Antibiotic Resistance Q&A

HEALTH

The idea of people dying from infections that were once easily cured may seem outlandish. But it is happening—and now, an antibiotic-resistant “superbug” has reached the U.S. (New York Times)

Download an image of an infectious microbe here.

Teachers, scroll down for a quick list of key resources in our Teachers Toolkit.

This is an image of methicillin-resistant Staphylococcus aureus (MRSA), a species of bacteria, on the surface of a wound dressing. MRSA is resistant to many antibiotics, and is a major problem in hospitals, where it can lead to life-threatening pneumonia and bloodstream infections. Image courtesy FEI and Paul Gunning

This is an image of methicillin-resistant Staphylococcus aureus (MRSA), a species of bacteria, on the surface of a wound dressing. MRSA is resistant to many antibiotics, and is a major problem in hospitals, where it can lead to life-threatening pneumonia and bloodstream infections.
Image courtesy FEI and Paul Gunning

Discussion Ideas
Read through the great New York Times article and work through its questions as we did here.

 

  • What are bugs?
    • In this case, “bug” means a microscopic organism, such as a bacterium or fungus. Sometimes, when microbiologists refer to “bugs,” they mean a pathogenic subset of these microbes—ones that cause or augment infection. These bugs are also called germs.

 

  • What is antibiotic resistance?
    • Antibiotic resistance (also called antimicrobial resistance) describes the way bugs have evolved to resist antibiotics.

 

  • Is antibiotic resistance a new phenomenon?
    • No. “For some years now, infectious disease doctors have been warning that unless we rein in use of antibiotics in both people and livestock, there will come a day when they will be powerless against the most ferocious bugs, turning the clock back to the early years of the 20th century,” when infectious diseases now targeted by antibiotics, such as pneumonia, killed thousands.

 

 

  • What is CRE?
    • CRE, which stands for carbapenem-resistant Enterobacteriaceae, is the most fearsome family of germs because it is resistant even to last-resort antibiotics.” Klebsiella pneumoniae (associated with pneumonia) and Escherichia coli (E.coli) are both in the Enterobacteriaceae family and can become carbapenem-resistant.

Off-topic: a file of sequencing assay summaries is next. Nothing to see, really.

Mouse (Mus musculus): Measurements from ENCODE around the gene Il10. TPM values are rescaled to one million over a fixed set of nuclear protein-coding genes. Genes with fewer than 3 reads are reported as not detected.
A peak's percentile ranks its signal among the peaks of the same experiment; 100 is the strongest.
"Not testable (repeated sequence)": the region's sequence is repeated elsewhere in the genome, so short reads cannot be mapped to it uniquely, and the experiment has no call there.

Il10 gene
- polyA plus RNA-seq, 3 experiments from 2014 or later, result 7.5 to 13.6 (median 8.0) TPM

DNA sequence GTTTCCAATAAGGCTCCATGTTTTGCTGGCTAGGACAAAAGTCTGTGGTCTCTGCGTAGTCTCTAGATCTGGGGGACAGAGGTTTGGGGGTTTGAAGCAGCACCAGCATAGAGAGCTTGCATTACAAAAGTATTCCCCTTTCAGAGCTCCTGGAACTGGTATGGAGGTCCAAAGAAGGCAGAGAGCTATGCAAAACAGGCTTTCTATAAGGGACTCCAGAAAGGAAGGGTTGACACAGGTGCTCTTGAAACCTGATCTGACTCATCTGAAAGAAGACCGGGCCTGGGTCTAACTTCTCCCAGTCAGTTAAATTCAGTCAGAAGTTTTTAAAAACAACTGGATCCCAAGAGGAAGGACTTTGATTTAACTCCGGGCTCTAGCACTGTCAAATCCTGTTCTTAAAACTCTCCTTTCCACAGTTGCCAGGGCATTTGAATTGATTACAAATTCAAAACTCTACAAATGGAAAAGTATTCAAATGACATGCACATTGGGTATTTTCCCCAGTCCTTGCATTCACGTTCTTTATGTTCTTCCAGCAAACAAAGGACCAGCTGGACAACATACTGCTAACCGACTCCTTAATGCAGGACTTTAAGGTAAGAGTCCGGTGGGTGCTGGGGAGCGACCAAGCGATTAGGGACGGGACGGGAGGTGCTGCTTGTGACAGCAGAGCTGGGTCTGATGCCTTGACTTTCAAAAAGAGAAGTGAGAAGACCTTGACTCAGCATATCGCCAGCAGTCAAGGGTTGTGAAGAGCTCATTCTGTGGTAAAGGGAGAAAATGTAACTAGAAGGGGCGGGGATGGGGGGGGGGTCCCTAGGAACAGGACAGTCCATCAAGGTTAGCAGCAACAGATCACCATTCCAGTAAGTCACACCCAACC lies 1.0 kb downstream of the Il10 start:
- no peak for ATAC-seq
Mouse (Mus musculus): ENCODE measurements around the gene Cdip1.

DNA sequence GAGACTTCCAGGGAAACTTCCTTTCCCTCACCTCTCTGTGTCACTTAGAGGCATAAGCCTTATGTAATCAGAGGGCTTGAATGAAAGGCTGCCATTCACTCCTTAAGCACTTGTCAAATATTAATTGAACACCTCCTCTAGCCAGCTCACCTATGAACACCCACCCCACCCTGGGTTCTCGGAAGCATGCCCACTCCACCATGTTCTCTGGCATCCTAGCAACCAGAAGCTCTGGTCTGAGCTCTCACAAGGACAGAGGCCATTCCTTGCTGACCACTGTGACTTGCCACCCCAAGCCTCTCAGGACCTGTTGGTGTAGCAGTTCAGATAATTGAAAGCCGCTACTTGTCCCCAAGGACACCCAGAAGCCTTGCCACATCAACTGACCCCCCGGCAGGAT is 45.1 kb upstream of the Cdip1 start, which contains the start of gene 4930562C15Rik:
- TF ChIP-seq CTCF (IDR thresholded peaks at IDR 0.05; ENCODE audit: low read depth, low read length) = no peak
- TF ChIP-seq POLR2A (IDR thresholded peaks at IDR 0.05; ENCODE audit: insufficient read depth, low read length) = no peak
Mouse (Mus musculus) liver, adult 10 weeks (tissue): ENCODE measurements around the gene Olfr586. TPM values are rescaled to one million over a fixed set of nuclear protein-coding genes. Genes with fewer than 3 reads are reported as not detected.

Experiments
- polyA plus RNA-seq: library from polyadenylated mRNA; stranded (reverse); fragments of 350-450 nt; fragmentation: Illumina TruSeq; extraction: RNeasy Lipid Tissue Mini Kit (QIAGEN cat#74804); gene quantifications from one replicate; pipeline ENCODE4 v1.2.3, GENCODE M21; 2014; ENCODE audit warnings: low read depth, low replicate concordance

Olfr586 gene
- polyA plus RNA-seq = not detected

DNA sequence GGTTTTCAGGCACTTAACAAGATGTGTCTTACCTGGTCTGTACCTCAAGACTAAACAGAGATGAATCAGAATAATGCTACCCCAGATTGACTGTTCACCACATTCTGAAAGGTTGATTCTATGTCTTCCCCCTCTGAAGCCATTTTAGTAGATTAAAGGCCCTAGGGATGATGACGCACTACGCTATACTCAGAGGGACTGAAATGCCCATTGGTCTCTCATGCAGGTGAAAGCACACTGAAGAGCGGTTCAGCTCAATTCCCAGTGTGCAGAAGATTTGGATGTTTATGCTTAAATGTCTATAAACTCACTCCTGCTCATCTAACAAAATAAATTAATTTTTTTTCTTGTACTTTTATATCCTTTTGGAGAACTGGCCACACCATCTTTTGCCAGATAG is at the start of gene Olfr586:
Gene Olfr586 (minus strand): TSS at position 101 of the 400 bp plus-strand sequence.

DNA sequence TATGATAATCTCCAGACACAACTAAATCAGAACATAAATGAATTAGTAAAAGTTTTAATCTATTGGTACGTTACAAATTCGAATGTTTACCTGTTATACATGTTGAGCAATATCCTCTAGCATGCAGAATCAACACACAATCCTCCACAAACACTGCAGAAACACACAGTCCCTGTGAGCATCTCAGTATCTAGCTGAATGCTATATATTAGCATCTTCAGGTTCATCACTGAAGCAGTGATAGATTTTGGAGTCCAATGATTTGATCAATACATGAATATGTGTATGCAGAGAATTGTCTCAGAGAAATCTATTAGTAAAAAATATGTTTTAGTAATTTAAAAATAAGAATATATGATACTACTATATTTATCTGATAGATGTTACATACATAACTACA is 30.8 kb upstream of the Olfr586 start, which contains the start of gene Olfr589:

• How has antibiotic resistance changed medicine?
    • Doctors say the “spread of resistant bugs means doctors are having to blast patients’ infections with increasingly stronger antibiotics.”
    • Patients are more susceptible to “C. difficile, a gut germ that flourishes when the patient has taken a lot of antibiotics.” Last year, more than 20,000 people died after being diagnosed with a C. difficile infection.

 

  • Why aren’t there more new antibiotics?
    • Profit, or lack of it. “Compared with other drugs, antibiotics are not big moneymakers, and some manufacturers have gotten out of the business.”
      • The reason antibiotics are not as profitable as other drugs is because “[m]ost people take antibiotics just once in a while, for a short time—unlike drugs for blood pressure, high cholesterol or diabetes, which most patients will take every day for the rest of their lives.”
      • Also, “[o]nce the drug gets more widespread use, germs may become resistant to it, and doctors will quit prescribing it. So an antibiotic that required lots of time and money to develop may have a short life on the market.”

 

  • Should I be scared about antibiotic resistance?
    • Not yet. CRE infections are still relatively rare, responsible for about 600 deaths a year. Even the woman with the “superbug” made a full recovery thanks to antibiotics.

 

 

  • Is there anything I can do to protect myself?
    • Wash your hands frequently.
    • Since hospitals are incubators of dangerous germs, if you end up in one, try to get out as fast as you possibly can.
    • If you get sick, try not to use antibiotics.

 

  • Is there really a risk in taking an antibiotic for a cold?
    • Yes, it might disrupt your microbiome. “[H]ealthy people normally carry billions of bacteria in their noses, throats, skin, genitals, and gut. Antibiotics change the balance of those microbes, killing off susceptible ones and allowing drug-resistant ones to flourish.”

 

 

  • Do humans and livestock get the same antibiotics?
    • Yes, most antibiotics used for humans are also used for livestock.

 

  • How can the use of antibiotics in animals pose a risk to humans?
    • The genes that produce resistance to antibiotics can be easily transferred between bacterial species. So resistant bacteria can pass their resistance to other strains.”
      • Humans can come in contact with resistant bacteria through eating insufficiently cooked meat.
      • Humans can come in contact with resistant bacteria through eating food products that have come into contact with antibiotics, such as crops that have been fertilized with manure from animals treated with antibiotics.
      • Farmworkers and people working in slaughterhouses or food-production facilities are particularly at risk.

 

 

TEACHERS TOOLKIT

New York Times: Short Answers to Hard Questions About Antibiotic Resistance

Nat Geo: MRSA photo

CDC: Carbapenem-resistant Enterobacteriaceae in Healthcare Settings

Nat Geo: White House Drops the Microbiome

2 responses to “Antibiotic Resistance Q&A

  1. Pingback: 48 Uses of Dragon’s Blood | Nat Geo Education Blog·

Leave a Reply

Fill in your details below or click an icon to log in:

WordPress.com Logo

You are commenting using your WordPress.com account. Log Out / Change )

Twitter picture

You are commenting using your Twitter account. Log Out / Change )

Facebook photo

You are commenting using your Facebook account. Log Out / Change )

Google+ photo

You are commenting using your Google+ account. Log Out / Change )

Connecting to %s